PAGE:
Wednesday, April 04, 2007

Three families and Higgsing of F-theoretical GUTs

Jacob Bourjaily has a pair of extremely interesting papers:
I am using the correct numbers that I expect to be associated with the preprints after the monstrous April 2007 identifier bug is fixed.

Recall that F-theory where F stands for "father" or "vaFa" (the father of F-theory) is a formal description of vacua of 10-dimensional type IIB string theory with a non-constant dilaton-axion in terms of a 12-dimensional geometry whose two dimensions are compactified on a two-torus whose complex structure corresponds to the dilaton-axion complex field of type IIB string theory. The ten-dimensional base of this elliptic fiber bundle is the type IIB spacetime.

Just like type IIA string theory is interpreted as M(other)-theory on a circle, type IIB string theory is interpreted as F(ather)-theory on a two-torus. Both male and female feminists should notice that M-theory and F-theory are not equivalent in any way. They have, in fact, a different number of dimensions and play different roles in the structure of string theory.

If viewed as a twelve-dimensional theory, F-theory has the maximum dimension you can ever have in supersymmetric string theory. The more dimensions you have, the more geometric description of physics you get. In this sense, F-theory is as geometric as possible (M-theory is the second most geometric way of describing vacua of string theory).

All kinds of matter fields, gauge groups etc. are interpreted as features of a twelve-dimensional geometry. Designing the right shape of the twelve dimensions that reproduces a given low-energy physics is referred to as geometric engineering.

In the first paper, Bourjaily engineers SU(5) grand unified theories and deforms the corresponding singular F-theory geometry in such a way that the deformation is indistinguishable from breaking of the SU(5) gauge group down to the Standard Model. The geometric options for this Higgsing are much more restricted than they would be in the low-energy effective field theory.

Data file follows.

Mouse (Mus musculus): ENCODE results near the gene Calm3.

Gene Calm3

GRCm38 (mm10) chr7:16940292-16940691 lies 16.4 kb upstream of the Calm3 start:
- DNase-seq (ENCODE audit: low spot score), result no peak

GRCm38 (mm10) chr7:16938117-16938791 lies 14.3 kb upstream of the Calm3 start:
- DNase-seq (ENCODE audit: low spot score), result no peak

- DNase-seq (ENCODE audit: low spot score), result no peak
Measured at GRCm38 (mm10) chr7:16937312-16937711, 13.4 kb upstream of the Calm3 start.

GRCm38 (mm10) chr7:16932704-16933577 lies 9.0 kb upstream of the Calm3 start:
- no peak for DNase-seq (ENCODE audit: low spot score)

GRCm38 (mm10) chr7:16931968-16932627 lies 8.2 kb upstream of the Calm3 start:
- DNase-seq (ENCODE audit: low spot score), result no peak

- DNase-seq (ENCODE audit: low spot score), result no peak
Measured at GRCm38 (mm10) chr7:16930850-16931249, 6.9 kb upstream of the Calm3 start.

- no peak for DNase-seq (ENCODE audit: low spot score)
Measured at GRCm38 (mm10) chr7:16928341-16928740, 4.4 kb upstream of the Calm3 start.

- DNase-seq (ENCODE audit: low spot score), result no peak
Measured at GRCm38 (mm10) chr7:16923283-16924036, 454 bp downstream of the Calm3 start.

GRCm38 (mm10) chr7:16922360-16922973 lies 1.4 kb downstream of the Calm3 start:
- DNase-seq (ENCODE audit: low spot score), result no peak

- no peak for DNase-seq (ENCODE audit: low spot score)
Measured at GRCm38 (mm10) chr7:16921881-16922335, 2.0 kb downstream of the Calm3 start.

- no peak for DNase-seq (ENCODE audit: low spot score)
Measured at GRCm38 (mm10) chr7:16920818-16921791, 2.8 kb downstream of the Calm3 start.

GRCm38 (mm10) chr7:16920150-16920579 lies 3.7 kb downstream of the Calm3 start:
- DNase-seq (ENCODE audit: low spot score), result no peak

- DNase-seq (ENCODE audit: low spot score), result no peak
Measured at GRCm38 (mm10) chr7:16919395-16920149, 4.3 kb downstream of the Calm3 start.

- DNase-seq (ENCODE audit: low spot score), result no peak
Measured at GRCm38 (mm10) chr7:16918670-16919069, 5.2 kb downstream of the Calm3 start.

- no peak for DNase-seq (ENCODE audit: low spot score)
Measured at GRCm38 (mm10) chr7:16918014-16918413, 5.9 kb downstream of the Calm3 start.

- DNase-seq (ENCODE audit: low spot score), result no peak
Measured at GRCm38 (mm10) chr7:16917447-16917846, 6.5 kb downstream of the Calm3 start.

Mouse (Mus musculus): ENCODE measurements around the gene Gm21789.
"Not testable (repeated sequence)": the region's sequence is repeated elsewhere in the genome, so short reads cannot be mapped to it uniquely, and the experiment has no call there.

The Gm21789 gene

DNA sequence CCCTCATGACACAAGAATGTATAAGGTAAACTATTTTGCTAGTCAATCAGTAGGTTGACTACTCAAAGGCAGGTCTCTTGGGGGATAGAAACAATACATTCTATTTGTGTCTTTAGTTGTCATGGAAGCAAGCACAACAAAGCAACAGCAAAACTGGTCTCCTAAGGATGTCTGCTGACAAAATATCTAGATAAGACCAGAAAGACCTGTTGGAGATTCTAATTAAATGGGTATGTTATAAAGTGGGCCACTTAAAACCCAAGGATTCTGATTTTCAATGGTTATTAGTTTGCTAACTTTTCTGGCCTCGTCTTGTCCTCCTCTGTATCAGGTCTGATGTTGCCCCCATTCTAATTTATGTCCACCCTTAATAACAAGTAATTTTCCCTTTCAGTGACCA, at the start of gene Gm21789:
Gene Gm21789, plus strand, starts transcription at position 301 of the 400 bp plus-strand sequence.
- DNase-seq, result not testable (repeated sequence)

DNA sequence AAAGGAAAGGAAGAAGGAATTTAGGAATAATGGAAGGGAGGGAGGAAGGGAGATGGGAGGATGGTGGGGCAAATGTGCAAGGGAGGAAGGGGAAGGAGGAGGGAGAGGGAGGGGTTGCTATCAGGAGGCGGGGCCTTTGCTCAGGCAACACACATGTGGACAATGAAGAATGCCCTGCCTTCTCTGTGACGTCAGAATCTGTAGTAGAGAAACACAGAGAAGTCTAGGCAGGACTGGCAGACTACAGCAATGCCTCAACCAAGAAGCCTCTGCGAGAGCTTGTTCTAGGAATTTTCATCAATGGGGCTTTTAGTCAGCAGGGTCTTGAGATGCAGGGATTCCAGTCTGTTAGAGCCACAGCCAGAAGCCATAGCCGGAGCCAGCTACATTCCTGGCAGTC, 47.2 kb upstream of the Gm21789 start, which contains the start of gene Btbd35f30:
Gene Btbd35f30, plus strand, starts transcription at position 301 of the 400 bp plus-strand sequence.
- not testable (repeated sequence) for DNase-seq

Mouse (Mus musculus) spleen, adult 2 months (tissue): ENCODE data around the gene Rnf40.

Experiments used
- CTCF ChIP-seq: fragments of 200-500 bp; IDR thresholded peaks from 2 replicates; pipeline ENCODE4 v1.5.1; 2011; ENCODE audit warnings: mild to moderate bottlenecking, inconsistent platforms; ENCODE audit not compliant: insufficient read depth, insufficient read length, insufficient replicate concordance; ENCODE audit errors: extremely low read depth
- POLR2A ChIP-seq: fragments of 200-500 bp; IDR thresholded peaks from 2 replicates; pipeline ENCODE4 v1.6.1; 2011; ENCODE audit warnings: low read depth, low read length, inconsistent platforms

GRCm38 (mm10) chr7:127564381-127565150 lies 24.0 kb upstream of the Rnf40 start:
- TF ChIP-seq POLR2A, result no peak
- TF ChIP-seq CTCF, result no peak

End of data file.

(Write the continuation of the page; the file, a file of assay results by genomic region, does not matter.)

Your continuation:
In the second paper, he breaks an SO(10) GUT with the spinorial 16-dimensional representation to the Standard Model which is analogous to the first paper. What I find even more fascinating is the last half-sentence of the abstract: he claims that an E8 singularity in F-theory can be unfolded and it uniquely leads to a three-generation model!

If it makes sense, it's truly fascinating. Let me spell this statement once again:
F-theory with all matter coming from an isolated E8 singularity predicts three generations of fermions because of purely group-theoretical reasons!
Recall that heterotic strings with E8 gauge groups - the beautiful models that give you the right gauge groups and representations for the fermions, together with a gauge coupling unification - may have an F-theory dual but the number of generations in the heterotic vacuum depends on the precise geometry of the Calabi-Yau manifold (and perhaps also all the gauge bundles if they're non-trivial). If the F-theory picture makes three generations more natural, that's really fascinating.

I am an E8 lover - a stringy GUT fan, if you wish - which is why an E8 starting point looks more attractive to me than various intersecting braneworlds and Standard Model singularities. All big shots who happen to read this note should spend an hour with these two papers!

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